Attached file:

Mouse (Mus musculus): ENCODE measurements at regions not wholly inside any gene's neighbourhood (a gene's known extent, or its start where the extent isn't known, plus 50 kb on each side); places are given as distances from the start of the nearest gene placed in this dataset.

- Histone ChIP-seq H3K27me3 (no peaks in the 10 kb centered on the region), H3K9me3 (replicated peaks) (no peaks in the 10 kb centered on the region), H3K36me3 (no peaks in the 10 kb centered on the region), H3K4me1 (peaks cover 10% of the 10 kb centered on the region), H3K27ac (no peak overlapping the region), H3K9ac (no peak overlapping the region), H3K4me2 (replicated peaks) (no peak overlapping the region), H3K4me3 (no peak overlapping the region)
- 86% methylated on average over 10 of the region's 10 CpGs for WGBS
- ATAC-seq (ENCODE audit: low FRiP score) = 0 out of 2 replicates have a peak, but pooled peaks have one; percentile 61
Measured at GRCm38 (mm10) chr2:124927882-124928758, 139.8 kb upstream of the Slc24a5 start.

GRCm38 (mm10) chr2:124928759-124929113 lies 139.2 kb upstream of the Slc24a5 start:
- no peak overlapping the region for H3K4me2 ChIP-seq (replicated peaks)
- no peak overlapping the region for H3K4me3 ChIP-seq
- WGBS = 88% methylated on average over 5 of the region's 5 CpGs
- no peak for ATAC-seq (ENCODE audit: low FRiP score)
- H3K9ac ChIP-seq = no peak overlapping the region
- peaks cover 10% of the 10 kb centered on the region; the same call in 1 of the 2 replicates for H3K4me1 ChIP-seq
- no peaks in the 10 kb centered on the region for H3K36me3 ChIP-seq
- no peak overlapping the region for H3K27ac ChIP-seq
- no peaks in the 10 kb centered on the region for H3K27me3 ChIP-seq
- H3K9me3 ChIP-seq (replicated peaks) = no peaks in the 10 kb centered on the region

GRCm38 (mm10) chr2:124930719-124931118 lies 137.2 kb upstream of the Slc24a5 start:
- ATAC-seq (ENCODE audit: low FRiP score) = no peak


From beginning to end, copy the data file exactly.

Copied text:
Mouse (Mus musculus): ENCODE measurements at regions not wholly inside any gene's neighbourhood (a gene's known extent, or its start where the extent isn't known, plus 50 kb on each side); places are given as distances from the start of the nearest gene placed in this dataset.

- Histone ChIP-seq H3K27me3 (no peaks in the 10 kb centered on the region), H3K9me3 (replicated peaks) (no peaks in the 10 kb centered on the region), H3K36me3 (no peaks in the 10 kb centered on the region), H3K4me1 (peaks cover 10% of the 10 kb centered on the region), H3K27ac (no peak overlapping the region), H3K9ac (no peak overlapping the region), H3K4me2 (replicated peaks) (no peak overlapping the region), H3K4me3 (no peak overlapping the region)
- 86% methylated on average over 10 of the region's 10 CpGs for WGBS
- ATAC-seq (ENCODE audit: low FRiP score) = 0 out of 2 replicates have a peak, but pooled peaks have one; percentile 61
Measured at GRCm38 (mm10) chr2:124927882-124928758, 139.8 kb upstream of the Slc24a5 start.

GRCm38 (mm10) chr2:124928759-124929113 lies 139.2 kb upstream of the Slc24a5 start:
- no peak overlapping the region for H3K4me2 ChIP-seq (replicated peaks)
- no peak overlapping the region for H3K4me3 ChIP-seq
- WGBS = 88% methylated on average over 5 of the region's 5 CpGs
- no peak for ATAC-seq (ENCODE audit: low FRiP score)
- H3K9ac ChIP-seq = no peak overlapping the region
- peaks cover 10% of the 10 kb centered on the region; the same call in 1 of the 2 replicates for H3K4me1 ChIP-seq
- no peaks in the 10 kb centered on the region for H3K36me3 ChIP-seq
- no peak overlapping the region for H3K27ac ChIP-seq
- no peaks in the 10 kb centered on the region for H3K27me3 ChIP-seq
- H3K9me3 ChIP-seq (replicated peaks) = no peaks in the 10 kb centered on the region

GRCm38 (mm10) chr2:124930719-124931118 lies 137.2 kb upstream of the Slc24a5 start:
- ATAC-seq (ENCODE audit: low FRiP score) = no peak